Color blindness is an often misunderstood condition. Many assume because of its name that “color blind” means a person can only see in black and white. In actuality, the vast majority of people with color blindness do see color, but they see a much narrower range of color. It is estimated that a person with normal color vision can see up to 1 million distinct shades of color, but a person who is color blind may see as few as just 10 thousand colors (1% of the normal range).
Images that simulate color blindness, like the ones in this blog, can give an impression to people with normal color vision of what color blind people see, or answer the question "what does the world look like to a color blind person", however, these simulations actually fail to give a realistic understanding of the actual first person experience
So, what are the actual effects of color blindness on vision? The primary symptom that color blind people experience is color confusion. Put simply, color confusion is when someone mistakenly identifies a color, for example calling something orange when it is actually green.
Some commonly confused colors include:
Color Blindness Definition
Color blindness is caused by a change or reduction of sensitivity of one or more of the light-sensitive cone cells in the eye. The human eye contains millions of cone cells which work together to translate light into neural signals that are transmitted along the optic nerve to the brain, resulting in the sensation of color vision. The most common type of color vision deficiency is called “red-green color blindness” which occurs when the green and red sensitive cone cells’ sensitivities overlap more than they are supposed to. Instead of seeing green and red as distinct colors, the person sees them as being very similar, thus the resulting color confusion and other frustrations.
Everyday Color Confusion
Color confusion can manifest in many everyday tasks, resulting in frustrating outcomes such as a mismatched outfit, questionable paint choices, incorrect color naming and difficulty interpreting color coded information such as charts, graphs and maps, which may be misconstrued as a learning disorder in early education.
Another task that can be frustrating is driving a car when color blind; for the color blind person, green light tends to look very pale green or nearly white, and red light may seem closer to orange. Color blind drivers often say they look more for the traffic light’s position than its actual color. Problems also arise when traffic lights are oriented differently than their typical vertical configuration (i.e. sideways, read left to right). If you encounter a driver who hesitates or slows at green lights, consider that they may be a color blind driver looking out for your safety and theirs. The variability of traffic light positions and non-color blind friendly colors pose a unique problem for color blind drivers that can potentially lead to unsafe situations.
Sports is another area where color blindness may inhibit some from playing at their full potential. Take cricket for instance. Because cricket is played with a dark pink ball on green grass, playing cricket with color blindness (also spelled "colour blindness") can easily cause confusion and dangerous in-play situations during this fast-moving sport. Recently, an EnChroma customer noticed their 12-year old son struggling with his cricket game:
Harlee's EnChroma Moment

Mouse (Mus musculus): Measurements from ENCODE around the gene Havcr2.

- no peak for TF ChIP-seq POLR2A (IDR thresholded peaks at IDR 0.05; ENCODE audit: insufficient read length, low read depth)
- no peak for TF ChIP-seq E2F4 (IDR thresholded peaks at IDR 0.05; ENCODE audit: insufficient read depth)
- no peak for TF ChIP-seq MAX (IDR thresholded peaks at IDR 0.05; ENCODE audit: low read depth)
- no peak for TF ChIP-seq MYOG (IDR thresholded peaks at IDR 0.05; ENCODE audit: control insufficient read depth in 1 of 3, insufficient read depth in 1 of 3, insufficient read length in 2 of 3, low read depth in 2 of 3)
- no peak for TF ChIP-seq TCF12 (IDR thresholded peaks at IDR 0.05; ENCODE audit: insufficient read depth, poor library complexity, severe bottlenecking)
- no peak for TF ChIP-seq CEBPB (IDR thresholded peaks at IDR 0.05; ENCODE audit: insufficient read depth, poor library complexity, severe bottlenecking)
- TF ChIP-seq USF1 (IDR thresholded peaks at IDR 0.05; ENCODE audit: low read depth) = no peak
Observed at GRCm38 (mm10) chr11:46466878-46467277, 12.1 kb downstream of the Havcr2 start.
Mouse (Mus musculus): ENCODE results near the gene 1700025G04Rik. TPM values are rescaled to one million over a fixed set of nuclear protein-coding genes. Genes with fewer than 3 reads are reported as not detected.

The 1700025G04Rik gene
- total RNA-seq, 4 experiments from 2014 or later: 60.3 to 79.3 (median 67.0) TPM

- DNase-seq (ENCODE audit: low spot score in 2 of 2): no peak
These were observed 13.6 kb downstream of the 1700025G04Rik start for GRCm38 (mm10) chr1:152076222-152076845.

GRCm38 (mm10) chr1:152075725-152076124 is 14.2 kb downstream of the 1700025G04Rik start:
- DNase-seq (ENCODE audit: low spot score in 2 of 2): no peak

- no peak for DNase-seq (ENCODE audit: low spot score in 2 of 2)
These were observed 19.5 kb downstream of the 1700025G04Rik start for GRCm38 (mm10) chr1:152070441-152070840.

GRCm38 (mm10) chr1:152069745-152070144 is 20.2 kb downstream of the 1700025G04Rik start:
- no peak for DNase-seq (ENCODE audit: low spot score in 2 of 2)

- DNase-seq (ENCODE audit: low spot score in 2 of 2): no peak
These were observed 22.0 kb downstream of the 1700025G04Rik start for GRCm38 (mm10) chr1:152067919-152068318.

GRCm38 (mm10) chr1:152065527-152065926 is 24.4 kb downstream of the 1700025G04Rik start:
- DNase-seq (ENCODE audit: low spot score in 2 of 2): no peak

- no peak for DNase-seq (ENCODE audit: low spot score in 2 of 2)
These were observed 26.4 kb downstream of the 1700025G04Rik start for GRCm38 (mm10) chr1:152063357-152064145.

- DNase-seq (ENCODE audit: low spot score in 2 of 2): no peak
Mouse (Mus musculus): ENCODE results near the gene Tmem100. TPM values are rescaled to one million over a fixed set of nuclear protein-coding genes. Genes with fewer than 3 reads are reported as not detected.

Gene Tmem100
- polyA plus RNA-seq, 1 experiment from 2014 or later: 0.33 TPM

Looking Through Color Blind Eyes
Because color is learned and based on each individual’s perception, we can never report with 100% accuracy how all color blind people see the world. However, to give you a better answer to the question "what do things look like for a colorblind person?", we’ve simulated life through the eyes of someone with four different types of color blindness (top image).
Deutan color blindness is a form of red-green color blindness characterized by the shifting of green light-sensitive cone cells closer to red-sensitive cells than is normal. This causes “green-deficient” color blindness.
Protan color blindness is a form of red-green color blindness characterized by the shifting of red light-sensitive cone cells closer to green-sensitive cells than is normal. This causes “red-deficient” color blindness.
Tritan color deficiency is most commonly acquired later in life due to aging of the eye or medical complications. It is characterized by a reduction in the sensitivity of the blue light-sensitive cones such that blue shades seem darker and less vibrant. In extremely rare cases tritanopia can be inherited also.
Achromatopsia is also known as “complete color blindness” and is the only type that fully lives up to the term “color blind”. It is extremely rare, however, those who have achromatopsia only see the world in shades of grey, black and white. In some cases low vision disorders such as progressive cone dystrophy can cause a gradual deterioration of color vision that eventually turns into complete achromatopsia.
Still curious to learn more? Check out our Types of Color Blindness page for a more in-depth look at these and more forms of color blindness and how they affect those who have them.
How Do Color Blind People See and How Can EnChroma Color Blind Glasses Help?
The world looks different through color blind eyes. Color confusion can lead to many frustrations in everyday life. EnChroma glasses work by blocking specific wavelengths of light where the cone cells are most overlapping, effectively increasing the separation between the red and green cone signals so that previously confused colors become more vibrant and distinct. Learn more about what and how color blind people see and how EnChroma glasses work here. From helping you dress sharp in the morning to giving you an edge on the playing field, it is EnChroma’s mission to deliver bright, vibrant color that improves the lives of the color blind community.